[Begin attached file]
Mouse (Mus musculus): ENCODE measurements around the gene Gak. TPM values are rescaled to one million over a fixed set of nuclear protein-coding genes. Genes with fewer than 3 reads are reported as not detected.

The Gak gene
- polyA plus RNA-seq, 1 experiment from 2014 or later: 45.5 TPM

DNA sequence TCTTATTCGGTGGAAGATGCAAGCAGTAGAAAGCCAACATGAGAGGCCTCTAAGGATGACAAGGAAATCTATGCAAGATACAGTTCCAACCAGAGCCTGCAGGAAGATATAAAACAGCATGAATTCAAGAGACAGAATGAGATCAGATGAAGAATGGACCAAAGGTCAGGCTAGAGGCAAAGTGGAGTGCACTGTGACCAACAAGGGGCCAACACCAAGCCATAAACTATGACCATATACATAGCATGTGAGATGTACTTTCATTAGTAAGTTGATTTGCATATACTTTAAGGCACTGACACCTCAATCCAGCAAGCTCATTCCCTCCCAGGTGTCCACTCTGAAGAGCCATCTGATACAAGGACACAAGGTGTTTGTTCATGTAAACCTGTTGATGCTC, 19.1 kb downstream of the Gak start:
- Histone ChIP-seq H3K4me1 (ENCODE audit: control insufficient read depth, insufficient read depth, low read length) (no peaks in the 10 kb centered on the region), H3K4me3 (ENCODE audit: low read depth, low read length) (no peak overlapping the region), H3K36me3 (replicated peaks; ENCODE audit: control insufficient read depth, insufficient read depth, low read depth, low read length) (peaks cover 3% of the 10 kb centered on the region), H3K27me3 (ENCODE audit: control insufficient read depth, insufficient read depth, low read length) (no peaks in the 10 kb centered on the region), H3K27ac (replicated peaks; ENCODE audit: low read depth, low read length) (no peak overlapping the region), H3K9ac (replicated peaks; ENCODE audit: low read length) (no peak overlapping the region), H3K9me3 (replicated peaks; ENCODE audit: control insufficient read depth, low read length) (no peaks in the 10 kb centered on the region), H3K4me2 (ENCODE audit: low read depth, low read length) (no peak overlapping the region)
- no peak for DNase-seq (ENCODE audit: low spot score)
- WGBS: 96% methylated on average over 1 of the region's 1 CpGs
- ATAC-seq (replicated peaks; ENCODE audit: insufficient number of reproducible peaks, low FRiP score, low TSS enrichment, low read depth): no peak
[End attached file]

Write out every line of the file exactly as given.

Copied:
Mouse (Mus musculus): ENCODE measurements around the gene Gak. TPM values are rescaled to one million over a fixed set of nuclear protein-coding genes. Genes with fewer than 3 reads are reported as not detected.

The Gak gene
- polyA plus RNA-seq, 1 experiment from 2014 or later: 45.5 TPM

DNA sequence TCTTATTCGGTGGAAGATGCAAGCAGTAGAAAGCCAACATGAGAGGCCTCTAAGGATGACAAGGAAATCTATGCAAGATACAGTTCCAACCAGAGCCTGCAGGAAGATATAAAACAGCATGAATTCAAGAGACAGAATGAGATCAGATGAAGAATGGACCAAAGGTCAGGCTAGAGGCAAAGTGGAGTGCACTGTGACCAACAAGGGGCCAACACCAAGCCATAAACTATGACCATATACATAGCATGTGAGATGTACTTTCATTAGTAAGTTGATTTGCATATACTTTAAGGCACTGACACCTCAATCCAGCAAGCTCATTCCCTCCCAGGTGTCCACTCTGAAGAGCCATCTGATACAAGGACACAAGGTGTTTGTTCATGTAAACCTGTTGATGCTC, 19.1 kb downstream of the Gak start:
- Histone ChIP-seq H3K4me1 (ENCODE audit: control insufficient read depth, insufficient read depth, low read length) (no peaks in the 10 kb centered on the region), H3K4me3 (ENCODE audit: low read depth, low read length) (no peak overlapping the region), H3K36me3 (replicated peaks; ENCODE audit: control insufficient read depth, insufficient read depth, low read depth, low read length) (peaks cover 3% of the 10 kb centered on the region), H3K27me3 (ENCODE audit: control insufficient read depth, insufficient read depth, low read length) (no peaks in the 10 kb centered on the region), H3K27ac (replicated peaks; ENCODE audit: low read depth, low read length) (no peak overlapping the region), H3K9ac (replicated peaks; ENCODE audit: low read length) (no peak overlapping the region), H3K9me3 (replicated peaks; ENCODE audit: control insufficient read depth, low read length) (no peaks in the 10 kb centered on the region), H3K4me2 (ENCODE audit: low read depth, low read length) (no peak overlapping the region)
- no peak for DNase-seq (ENCODE audit: low spot score)
- WGBS: 96% methylated on average over 1 of the region's 1 CpGs
- ATAC-seq (replicated peaks; ENCODE audit: insufficient number of reproducible peaks, low FRiP score, low TSS enrichment, low read depth): no peak